Rose Dartley

Aug. 02

Rose Dartley was born in Turkey and was the wife of Charles and mother to Arthur of Wyckoff and Charles G. of Ridgewood. She has had a long and impressive history servicing her Assyrian community and people.

In 1914, during the start of World War I, Rose served as an interpreter for Assyrian refugees. As an interpreter, she took sick individuals to see doctors, visited the sick, and helped new arrivals find employment. She also served on many different projects mostly involving the shipment of necessities such as food, water, and clothing to Assyrians overseas.

In August 1933, as news of the Assyrian massacres in Simele spread throughout the US, Rose was contacted to schedule, organize, and facilitate meetings involving various Assyrian organizations to formulate a course of action in response to these events.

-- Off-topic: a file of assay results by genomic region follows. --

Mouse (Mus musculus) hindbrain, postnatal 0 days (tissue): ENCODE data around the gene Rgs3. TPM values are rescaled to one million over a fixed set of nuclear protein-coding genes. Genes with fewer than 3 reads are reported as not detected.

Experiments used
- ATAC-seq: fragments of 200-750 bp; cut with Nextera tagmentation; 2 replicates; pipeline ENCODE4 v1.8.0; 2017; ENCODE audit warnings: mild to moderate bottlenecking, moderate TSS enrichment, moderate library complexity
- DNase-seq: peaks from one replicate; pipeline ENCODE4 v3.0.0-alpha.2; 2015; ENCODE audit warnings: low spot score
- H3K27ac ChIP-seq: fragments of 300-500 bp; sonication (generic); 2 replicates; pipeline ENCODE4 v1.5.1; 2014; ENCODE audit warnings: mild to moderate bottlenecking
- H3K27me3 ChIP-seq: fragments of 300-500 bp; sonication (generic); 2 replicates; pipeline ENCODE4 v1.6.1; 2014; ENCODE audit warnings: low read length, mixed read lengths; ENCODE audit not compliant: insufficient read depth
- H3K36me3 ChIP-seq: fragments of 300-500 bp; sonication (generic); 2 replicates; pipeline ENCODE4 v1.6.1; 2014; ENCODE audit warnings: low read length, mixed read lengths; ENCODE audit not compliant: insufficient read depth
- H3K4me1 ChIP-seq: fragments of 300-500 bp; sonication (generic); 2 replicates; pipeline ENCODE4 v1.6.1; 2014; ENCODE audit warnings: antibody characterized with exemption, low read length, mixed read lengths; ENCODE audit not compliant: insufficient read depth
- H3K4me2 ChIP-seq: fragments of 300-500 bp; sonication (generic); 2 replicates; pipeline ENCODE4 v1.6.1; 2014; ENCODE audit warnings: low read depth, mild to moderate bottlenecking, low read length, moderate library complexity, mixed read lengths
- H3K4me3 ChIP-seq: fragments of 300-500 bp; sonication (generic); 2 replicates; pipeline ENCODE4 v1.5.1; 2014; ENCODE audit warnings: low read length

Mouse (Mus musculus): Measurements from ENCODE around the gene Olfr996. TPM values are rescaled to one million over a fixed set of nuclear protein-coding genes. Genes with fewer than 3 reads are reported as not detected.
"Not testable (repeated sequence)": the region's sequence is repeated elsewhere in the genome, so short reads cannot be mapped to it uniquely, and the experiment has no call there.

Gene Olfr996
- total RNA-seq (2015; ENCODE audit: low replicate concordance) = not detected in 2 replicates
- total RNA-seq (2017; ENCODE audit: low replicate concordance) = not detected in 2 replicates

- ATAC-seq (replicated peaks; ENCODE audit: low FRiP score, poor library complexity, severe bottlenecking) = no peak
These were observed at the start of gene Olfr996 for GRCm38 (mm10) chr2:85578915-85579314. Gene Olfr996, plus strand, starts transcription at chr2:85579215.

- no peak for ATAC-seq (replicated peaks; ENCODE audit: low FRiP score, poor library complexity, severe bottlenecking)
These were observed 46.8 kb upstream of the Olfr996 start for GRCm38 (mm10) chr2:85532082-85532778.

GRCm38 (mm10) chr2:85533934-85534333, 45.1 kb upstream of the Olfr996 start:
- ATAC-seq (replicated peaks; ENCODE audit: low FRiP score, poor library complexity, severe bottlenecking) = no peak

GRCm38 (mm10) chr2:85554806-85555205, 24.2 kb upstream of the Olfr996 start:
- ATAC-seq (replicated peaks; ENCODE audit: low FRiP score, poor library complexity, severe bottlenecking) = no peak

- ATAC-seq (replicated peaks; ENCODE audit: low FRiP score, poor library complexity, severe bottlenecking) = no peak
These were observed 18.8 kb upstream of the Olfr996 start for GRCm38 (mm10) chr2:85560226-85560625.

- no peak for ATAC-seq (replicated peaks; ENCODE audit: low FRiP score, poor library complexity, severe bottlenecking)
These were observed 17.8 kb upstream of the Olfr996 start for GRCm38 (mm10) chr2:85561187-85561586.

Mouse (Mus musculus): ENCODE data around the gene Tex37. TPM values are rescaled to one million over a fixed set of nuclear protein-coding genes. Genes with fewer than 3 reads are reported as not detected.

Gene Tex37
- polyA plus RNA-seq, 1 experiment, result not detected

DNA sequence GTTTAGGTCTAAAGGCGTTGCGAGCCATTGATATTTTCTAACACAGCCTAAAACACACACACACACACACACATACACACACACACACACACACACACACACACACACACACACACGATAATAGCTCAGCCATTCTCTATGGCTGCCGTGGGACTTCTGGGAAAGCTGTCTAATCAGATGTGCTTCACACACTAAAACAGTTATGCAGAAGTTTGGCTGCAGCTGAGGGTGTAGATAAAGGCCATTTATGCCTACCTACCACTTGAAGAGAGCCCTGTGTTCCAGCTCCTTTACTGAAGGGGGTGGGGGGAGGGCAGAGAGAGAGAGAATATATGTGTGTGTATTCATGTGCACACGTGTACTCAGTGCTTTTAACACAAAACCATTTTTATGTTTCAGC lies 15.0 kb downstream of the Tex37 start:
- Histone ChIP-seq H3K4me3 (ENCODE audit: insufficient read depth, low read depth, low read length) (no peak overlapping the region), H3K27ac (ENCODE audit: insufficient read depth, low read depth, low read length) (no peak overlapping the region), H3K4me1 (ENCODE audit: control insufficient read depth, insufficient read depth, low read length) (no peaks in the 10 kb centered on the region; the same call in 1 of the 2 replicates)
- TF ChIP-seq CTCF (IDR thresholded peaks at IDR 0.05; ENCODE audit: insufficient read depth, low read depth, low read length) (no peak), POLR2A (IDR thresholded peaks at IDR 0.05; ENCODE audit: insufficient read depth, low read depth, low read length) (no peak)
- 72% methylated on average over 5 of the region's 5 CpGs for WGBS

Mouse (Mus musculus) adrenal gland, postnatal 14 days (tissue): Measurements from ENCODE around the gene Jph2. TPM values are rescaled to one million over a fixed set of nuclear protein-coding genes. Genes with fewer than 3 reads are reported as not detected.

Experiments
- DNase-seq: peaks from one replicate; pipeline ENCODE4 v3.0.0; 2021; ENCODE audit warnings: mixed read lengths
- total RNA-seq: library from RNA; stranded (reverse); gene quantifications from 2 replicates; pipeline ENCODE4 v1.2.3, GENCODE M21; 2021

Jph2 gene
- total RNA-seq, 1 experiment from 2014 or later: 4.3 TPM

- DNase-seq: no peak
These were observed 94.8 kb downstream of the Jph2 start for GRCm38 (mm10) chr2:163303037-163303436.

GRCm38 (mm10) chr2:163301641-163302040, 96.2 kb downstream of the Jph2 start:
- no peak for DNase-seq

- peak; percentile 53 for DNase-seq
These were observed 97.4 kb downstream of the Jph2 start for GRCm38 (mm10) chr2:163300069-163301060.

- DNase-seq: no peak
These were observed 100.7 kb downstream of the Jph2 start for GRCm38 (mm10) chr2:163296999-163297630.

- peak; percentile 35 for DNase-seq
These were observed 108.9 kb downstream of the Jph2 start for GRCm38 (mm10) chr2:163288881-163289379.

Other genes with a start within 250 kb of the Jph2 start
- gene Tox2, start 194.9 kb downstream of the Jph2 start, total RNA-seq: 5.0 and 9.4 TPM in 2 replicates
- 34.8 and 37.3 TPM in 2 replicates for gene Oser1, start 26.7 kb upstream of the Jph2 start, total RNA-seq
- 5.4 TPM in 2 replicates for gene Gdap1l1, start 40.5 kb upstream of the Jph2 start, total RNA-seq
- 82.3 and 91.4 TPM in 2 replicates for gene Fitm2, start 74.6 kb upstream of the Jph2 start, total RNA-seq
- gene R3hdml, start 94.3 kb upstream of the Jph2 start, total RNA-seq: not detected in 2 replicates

Rose also worked on establishing the publication called the Assyrian Star. She also served as vice president of the George Mardinly Foundation, which assisted in the education of Assyrian students. After the death of the founder, Rose assumed the presidency of the Foundation. While traveling to Kamishly, Syria, and several different Assyrian churches and schools, she was able to secure aid for the underfunded schools in Syria.

Rose Dartley was voted the “Assyrian Women of the Year” in 1968 for her efforts and devotion to the Assyrian people, especially the Assyrian students. After working so hard and long for the causes that she was passionate about, she died in 1992 at the age of 93.

We should all strive to be as passionate and selfless as Rose was. She lived a long, fulfilling life dedicated to helping her people and was the reason why many Assyrian students were able to learn and prosper.

Published by: Brian Banyamin

Written by: Nino Aishou



27 May 1992, 41 – the record at (n.d.). Retrieved July 1, 2022, from

Rose Dartley. (1983). The Assyrian Star, 32(5), 9–9.